State Politics

Cabinet members kept in dark on public discussions by their own aides

Gov. Rick Scott
Gov. Rick Scott

For nearly two years, Gov. Rick Scott’s office has failed to produce records of extensive public discussions between his aides and those of Cabinet members.

That lack of transparency, possibly in violation of state law, has gone largely unnoticed in the low-profile work of Cabinet aides — until now. It has suddenly taken on greater significance because of disclosures that private talks between aides resulted in the ouster of Gerald Bailey as head of the Florida Department of Law Enforcement in December.

The sacking of Bailey set off an uproar that has triggered a lawsuit by most of the state’s media outlets that accuses Scott and Cabinet members of violating Florida’s “Sunshine Law” that requires decisions by collegial bodies to be made in public.

Cabinet aides are bracing themselves for subpoenas that will compel them to give sworn testimony about their private discussions in the suit, which could lead to a court finding that the highest-ranking elected state officials illegally ousted Bailey, who by law reported to Scott and the Cabinet.

“We plan to depose anyone, including Cabinet aides, who have information relevant to the forced resignation,” said Sarasota lawyer Andrea Flynn Mogensen, who represents the media outlets.

Mogensen’s amended lawsuit, filed Monday in circuit court in Tallahassee, adds the Tampa Bay Times to the list of news organizations and seeks a permanent injunction to end the “long-standing practice of violating the Sunshine Law” by the governor and Cabinet.

The realization by Cabinet members that no records of their aides’ meetings are readily available prompted them, at the last Cabinet meeting on Feb. 5 in Tampa, to urge Scott that written minutes be kept from now on.

“It would help me to read minutes of a Cabinet aides’ meeting,” Attorney General Pam Bondi said. “It’s bad.”

Scott’s policy of not keeping minutes of Cabinet aides’ meetings is not new. Written minutes have apparently never been kept, but audio recordings of aides’ meetings were available online until March 2013 atmyflorida.com, which is maintained by Scott’s administration. The governor’s office says the audio is no longer available due to “technological difficulties.”

Scott’s office issued a statement that aides’ meetings are not subject to the requirement that minutes be kept. Asked for a legal basis for that, Scott spokeswoman Jackie Schutz said in an e-mail: “You have our comment.”

At the Tampa meeting, Bondi and Agriculture Commissioner Adam Putnam emphasized the importance that minutes of their aides’ meetings be available, but Scott did not express support for the idea.

“I think it’s important that we post up the minutes of Cabinet aides’ meetings, since they’re such an important part of what eventually gets before us,” Putnam said.

Scott asked Bondi if she agreed with the need to keep minutes of Cabinet aides’ meetings, and she replied: “Personally I think that’s a great idea. I think it gives more transparency.”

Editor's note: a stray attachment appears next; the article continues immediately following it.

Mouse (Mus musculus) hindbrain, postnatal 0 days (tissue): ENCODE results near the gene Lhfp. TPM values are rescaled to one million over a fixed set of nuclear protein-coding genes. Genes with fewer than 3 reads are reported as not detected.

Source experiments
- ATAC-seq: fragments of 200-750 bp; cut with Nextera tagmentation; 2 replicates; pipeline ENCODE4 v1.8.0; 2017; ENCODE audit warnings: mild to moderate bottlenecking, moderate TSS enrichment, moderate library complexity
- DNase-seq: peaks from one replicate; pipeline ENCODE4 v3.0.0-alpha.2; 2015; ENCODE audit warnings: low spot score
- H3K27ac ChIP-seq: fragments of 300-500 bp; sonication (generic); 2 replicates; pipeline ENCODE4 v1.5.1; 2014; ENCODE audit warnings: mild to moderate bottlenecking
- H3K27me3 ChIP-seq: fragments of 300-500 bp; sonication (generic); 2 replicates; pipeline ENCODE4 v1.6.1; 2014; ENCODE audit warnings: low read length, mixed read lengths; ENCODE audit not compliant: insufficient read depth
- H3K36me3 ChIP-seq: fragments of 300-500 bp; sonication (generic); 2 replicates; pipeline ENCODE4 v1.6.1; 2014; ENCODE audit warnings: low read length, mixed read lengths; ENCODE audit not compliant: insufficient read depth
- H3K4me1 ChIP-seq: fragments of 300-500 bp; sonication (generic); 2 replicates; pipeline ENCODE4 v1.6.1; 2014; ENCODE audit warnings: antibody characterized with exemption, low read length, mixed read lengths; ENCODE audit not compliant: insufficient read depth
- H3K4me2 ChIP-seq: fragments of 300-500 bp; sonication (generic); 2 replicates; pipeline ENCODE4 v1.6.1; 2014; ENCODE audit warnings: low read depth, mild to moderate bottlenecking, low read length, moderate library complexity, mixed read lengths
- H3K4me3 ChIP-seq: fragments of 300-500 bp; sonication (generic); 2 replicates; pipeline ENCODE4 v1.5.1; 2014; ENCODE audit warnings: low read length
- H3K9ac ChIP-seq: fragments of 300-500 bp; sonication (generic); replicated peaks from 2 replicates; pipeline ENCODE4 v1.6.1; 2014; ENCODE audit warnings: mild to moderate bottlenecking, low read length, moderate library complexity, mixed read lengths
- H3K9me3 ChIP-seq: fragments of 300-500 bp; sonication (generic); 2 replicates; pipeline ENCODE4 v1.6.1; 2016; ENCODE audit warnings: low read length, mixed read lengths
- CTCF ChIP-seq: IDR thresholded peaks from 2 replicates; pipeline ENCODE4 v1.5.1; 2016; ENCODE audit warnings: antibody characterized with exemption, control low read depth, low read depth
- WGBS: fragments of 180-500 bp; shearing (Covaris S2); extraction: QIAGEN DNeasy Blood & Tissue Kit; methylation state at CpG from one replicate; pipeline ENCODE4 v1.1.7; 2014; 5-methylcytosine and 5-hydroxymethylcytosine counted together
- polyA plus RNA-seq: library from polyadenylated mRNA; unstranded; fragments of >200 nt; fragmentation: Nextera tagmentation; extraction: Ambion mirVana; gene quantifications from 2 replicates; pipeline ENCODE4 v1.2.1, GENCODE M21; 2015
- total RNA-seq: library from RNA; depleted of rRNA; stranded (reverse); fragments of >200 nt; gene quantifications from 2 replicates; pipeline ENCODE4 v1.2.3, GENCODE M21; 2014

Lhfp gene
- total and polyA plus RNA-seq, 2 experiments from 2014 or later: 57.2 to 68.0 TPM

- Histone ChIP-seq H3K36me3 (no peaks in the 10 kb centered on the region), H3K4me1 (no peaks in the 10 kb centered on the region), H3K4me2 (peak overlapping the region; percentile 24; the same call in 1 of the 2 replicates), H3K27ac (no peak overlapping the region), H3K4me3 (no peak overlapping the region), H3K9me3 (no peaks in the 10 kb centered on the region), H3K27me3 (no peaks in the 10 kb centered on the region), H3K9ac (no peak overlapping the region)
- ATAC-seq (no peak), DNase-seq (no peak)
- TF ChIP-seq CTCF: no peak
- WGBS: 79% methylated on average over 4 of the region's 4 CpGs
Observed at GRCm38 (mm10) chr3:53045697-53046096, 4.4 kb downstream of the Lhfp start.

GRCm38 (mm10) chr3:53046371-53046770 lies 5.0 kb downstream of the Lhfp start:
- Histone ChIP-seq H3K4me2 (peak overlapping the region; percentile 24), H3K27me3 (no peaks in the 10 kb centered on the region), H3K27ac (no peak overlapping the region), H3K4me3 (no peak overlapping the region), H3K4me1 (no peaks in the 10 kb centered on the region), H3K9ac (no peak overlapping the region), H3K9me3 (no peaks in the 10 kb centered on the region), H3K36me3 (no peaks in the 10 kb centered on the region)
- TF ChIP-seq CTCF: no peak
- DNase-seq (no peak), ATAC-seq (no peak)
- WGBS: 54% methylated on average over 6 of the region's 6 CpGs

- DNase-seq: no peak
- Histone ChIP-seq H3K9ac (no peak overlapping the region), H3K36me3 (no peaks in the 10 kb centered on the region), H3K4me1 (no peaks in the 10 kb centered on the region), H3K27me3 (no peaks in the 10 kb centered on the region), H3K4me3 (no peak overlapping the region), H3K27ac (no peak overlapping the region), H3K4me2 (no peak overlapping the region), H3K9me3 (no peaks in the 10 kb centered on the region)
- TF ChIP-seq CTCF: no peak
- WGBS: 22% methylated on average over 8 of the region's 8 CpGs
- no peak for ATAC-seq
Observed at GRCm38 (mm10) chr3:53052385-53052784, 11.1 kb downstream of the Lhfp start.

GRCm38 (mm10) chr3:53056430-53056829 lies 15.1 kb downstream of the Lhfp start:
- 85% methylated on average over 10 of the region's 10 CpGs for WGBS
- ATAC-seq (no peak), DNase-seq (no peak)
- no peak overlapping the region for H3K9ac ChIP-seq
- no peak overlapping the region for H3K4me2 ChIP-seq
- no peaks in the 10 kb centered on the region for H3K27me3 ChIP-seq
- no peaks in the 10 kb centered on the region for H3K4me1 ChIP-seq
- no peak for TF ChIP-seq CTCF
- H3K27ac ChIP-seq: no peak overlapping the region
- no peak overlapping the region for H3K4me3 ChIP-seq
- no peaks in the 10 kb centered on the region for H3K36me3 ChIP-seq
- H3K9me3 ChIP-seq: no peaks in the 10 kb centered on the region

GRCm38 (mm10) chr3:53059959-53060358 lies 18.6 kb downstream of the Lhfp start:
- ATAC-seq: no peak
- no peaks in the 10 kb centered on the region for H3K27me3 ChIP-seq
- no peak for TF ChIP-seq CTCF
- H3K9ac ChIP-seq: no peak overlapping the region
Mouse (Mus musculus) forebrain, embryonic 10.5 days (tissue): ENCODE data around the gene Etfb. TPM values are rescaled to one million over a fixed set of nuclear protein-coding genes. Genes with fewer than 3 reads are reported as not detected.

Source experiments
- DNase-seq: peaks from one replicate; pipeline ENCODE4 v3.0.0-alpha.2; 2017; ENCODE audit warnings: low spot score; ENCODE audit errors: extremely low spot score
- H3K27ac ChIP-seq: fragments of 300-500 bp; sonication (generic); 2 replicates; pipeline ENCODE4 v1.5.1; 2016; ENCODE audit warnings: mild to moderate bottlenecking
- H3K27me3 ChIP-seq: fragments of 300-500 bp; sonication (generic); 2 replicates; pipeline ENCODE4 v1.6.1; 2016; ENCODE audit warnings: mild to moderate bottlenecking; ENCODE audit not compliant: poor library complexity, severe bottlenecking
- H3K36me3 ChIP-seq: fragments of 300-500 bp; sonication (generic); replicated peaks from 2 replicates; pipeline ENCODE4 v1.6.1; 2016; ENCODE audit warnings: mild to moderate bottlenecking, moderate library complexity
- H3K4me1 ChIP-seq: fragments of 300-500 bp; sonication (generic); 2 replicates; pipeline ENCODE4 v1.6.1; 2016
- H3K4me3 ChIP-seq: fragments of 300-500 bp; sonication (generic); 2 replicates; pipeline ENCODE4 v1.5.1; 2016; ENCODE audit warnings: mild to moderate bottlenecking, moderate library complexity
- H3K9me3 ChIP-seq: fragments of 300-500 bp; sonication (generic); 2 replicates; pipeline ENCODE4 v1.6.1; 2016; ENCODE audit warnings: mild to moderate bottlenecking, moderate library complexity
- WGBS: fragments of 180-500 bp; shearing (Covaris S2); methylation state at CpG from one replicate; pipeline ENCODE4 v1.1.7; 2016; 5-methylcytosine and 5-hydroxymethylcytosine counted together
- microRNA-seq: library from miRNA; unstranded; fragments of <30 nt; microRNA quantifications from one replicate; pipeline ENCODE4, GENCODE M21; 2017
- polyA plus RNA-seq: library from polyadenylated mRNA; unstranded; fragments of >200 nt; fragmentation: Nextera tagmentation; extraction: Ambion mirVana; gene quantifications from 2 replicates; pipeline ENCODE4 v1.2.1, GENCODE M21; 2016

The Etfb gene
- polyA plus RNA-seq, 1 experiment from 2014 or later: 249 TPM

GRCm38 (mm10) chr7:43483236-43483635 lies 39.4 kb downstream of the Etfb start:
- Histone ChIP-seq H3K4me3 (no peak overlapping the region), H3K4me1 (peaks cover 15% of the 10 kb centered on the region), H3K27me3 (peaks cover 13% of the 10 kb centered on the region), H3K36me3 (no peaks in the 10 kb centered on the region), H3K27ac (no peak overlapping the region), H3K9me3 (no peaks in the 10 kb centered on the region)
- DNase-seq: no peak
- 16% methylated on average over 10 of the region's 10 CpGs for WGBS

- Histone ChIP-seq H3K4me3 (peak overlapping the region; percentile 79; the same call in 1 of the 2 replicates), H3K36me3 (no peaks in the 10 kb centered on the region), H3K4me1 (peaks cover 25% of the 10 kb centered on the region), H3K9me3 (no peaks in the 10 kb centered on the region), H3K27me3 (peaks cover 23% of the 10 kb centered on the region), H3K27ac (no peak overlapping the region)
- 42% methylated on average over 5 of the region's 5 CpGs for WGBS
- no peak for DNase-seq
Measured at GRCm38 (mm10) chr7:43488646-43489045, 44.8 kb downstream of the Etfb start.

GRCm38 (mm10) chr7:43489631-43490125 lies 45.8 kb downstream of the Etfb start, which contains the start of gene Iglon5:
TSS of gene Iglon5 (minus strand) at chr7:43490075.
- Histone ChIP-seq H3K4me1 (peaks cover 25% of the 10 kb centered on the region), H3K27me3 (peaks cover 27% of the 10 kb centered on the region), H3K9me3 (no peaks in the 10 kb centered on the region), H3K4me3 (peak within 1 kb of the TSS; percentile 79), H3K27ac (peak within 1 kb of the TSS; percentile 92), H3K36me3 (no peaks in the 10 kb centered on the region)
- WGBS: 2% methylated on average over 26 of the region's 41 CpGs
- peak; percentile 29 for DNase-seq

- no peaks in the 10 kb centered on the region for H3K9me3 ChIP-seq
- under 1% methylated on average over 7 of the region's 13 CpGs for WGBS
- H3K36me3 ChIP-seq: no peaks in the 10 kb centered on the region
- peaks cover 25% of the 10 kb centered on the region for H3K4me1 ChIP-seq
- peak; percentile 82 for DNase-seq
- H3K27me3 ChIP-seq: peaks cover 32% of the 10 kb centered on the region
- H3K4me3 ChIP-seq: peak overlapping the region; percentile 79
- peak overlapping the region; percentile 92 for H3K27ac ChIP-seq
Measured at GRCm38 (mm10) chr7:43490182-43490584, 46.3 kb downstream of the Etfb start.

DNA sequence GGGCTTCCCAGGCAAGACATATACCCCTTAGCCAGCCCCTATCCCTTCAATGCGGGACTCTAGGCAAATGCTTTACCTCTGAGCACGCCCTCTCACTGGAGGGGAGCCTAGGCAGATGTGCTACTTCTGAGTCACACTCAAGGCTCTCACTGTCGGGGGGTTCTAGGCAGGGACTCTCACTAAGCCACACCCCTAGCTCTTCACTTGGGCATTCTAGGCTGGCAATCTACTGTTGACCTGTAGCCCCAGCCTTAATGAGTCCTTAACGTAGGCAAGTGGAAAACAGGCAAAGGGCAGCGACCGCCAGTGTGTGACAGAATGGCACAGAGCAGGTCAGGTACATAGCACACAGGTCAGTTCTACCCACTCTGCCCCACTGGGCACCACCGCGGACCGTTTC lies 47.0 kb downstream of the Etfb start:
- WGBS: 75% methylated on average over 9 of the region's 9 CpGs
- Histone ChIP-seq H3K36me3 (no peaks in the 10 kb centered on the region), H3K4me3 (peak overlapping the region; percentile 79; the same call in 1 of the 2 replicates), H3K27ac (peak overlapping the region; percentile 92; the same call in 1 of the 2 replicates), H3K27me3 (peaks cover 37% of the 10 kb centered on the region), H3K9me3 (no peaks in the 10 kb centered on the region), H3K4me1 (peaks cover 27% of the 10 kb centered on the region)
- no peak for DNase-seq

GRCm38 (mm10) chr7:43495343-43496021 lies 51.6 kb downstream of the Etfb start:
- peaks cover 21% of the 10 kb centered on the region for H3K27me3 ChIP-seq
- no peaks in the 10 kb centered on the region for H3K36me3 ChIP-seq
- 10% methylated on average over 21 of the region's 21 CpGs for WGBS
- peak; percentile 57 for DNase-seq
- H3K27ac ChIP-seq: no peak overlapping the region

The aides to Scott and the Cabinet meet regularly to discuss the same issues to be voted on by Scott and Cabinet members at their meetings a few days later. The aides’ sessions are chaired by Scott’s chief Cabinet aide, Monica Russell, and public notice is given, but no record exists of their discussions.

At their meetings, Cabinet aides conduct a dry run of the issues that will come up for votes by their bosses six days later. The meetings allow for a consensus to emerge and for unexpected problems to be addressed (the list of issues at the Dec. 9 aides meeting was 15 pages long).

Barbara Petersen of the First Amendment Foundation, a statewide open government watchdog group backed by the Times, Miami Herald and other newspapers, said that if the aides are holding substantive policy discussions, the Sunshine Law record-keeping provisions spelled out in Chapter 286 of state law applies. That requires minutes to be kept at any meetings that may lead to public action.

“The constitutional right of access applies to all meetings of any collegial body where public business is to be transacted or discussed,” Petersen said.

Whether the aides discussed Bailey’s case at a meeting before his ouster is a mystery because no minutes or recordings are available.

The attorney general’s office, which interprets the Sunshine Law for local governments, has repeatedly said minutes must be kept even of meetings of advisory boards where no votes are taken.

“Written minutes of the meeting must be taken and promptly recorded,” wrote Attorney General Bill McCollum in a 2008 opinion involving the workshop meetings of an advisory board in Delray Beach. “The minutes that are required to be kept for ‘workshop’ meetings are no different than those that the statute requires for any other meeting of a public board or commission.”

A series of emails provided by Putnam’s office in response to a Times/Herald request shows that his office has known for months that recordings of the aides’ meetings were not being made available. Putnam’s staff nudged Scott’s office to act, but with no results.

Putnam’s chief information officer, Michael Johnston, said in an email in October that the state was “out of compliance” with the law by not making audio recordings available.

Chief Financial Officer Jeff Atwater said last week that his office enlisted the help of the Florida Channel to record future meetings of Cabinet aides “to afford Floridians greater transparency.”

Their next meeting is set for March 4.

Contact Steve Bousquet at bousquet@tampabay.com or (850) 224-7263. Follow @stevebousquet

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